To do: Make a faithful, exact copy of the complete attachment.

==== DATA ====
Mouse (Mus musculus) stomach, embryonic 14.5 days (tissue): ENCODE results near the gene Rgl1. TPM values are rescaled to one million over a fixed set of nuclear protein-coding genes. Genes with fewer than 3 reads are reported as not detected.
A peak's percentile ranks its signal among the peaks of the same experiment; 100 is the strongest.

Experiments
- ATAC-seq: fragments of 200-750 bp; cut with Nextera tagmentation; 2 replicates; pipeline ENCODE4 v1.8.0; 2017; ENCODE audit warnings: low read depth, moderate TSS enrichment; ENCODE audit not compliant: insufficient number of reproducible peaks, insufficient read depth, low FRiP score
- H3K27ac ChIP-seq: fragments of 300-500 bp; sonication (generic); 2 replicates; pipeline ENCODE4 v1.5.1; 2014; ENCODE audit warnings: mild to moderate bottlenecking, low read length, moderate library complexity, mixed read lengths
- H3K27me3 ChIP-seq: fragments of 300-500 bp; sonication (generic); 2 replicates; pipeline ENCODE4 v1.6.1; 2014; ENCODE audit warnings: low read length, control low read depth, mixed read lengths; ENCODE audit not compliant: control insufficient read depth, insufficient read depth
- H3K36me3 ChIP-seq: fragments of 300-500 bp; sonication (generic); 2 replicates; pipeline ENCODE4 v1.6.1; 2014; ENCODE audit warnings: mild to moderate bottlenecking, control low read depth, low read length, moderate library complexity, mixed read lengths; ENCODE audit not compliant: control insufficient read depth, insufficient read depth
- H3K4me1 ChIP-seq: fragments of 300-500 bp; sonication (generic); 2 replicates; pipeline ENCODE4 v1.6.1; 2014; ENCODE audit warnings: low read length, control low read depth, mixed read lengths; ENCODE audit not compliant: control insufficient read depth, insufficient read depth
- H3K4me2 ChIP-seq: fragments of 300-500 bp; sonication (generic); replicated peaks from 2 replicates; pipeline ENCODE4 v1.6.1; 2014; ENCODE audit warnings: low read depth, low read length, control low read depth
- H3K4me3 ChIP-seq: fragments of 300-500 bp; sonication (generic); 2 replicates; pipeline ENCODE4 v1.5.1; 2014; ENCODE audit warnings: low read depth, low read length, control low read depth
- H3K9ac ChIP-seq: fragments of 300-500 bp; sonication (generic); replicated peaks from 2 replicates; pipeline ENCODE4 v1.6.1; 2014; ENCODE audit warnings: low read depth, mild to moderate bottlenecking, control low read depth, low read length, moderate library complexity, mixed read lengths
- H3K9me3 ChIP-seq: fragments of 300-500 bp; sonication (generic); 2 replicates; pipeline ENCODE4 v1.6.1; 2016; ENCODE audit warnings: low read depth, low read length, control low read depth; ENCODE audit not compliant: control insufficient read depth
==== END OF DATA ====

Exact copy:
Mouse (Mus musculus) stomach, embryonic 14.5 days (tissue): ENCODE results near the gene Rgl1. TPM values are rescaled to one million over a fixed set of nuclear protein-coding genes. Genes with fewer than 3 reads are reported as not detected.
A peak's percentile ranks its signal among the peaks of the same experiment; 100 is the strongest.

Experiments
- ATAC-seq: fragments of 200-750 bp; cut with Nextera tagmentation; 2 replicates; pipeline ENCODE4 v1.8.0; 2017; ENCODE audit warnings: low read depth, moderate TSS enrichment; ENCODE audit not compliant: insufficient number of reproducible peaks, insufficient read depth, low FRiP score
- H3K27ac ChIP-seq: fragments of 300-500 bp; sonication (generic); 2 replicates; pipeline ENCODE4 v1.5.1; 2014; ENCODE audit warnings: mild to moderate bottlenecking, low read length, moderate library complexity, mixed read lengths
- H3K27me3 ChIP-seq: fragments of 300-500 bp; sonication (generic); 2 replicates; pipeline ENCODE4 v1.6.1; 2014; ENCODE audit warnings: low read length, control low read depth, mixed read lengths; ENCODE audit not compliant: control insufficient read depth, insufficient read depth
- H3K36me3 ChIP-seq: fragments of 300-500 bp; sonication (generic); 2 replicates; pipeline ENCODE4 v1.6.1; 2014; ENCODE audit warnings: mild to moderate bottlenecking, control low read depth, low read length, moderate library complexity, mixed read lengths; ENCODE audit not compliant: control insufficient read depth, insufficient read depth
- H3K4me1 ChIP-seq: fragments of 300-500 bp; sonication (generic); 2 replicates; pipeline ENCODE4 v1.6.1; 2014; ENCODE audit warnings: low read length, control low read depth, mixed read lengths; ENCODE audit not compliant: control insufficient read depth, insufficient read depth
- H3K4me2 ChIP-seq: fragments of 300-500 bp; sonication (generic); replicated peaks from 2 replicates; pipeline ENCODE4 v1.6.1; 2014; ENCODE audit warnings: low read depth, low read length, control low read depth
- H3K4me3 ChIP-seq: fragments of 300-500 bp; sonication (generic); 2 replicates; pipeline ENCODE4 v1.5.1; 2014; ENCODE audit warnings: low read depth, low read length, control low read depth
- H3K9ac ChIP-seq: fragments of 300-500 bp; sonication (generic); replicated peaks from 2 replicates; pipeline ENCODE4 v1.6.1; 2014; ENCODE audit warnings: low read depth, mild to moderate bottlenecking, control low read depth, low read length, moderate library complexity, mixed read lengths
- H3K9me3 ChIP-seq: fragments of 300-500 bp; sonication (generic); 2 replicates; pipeline ENCODE4 v1.6.1; 2016; ENCODE audit warnings: low read depth, low read length, control low read depth; ENCODE audit not compliant: control insufficient read depth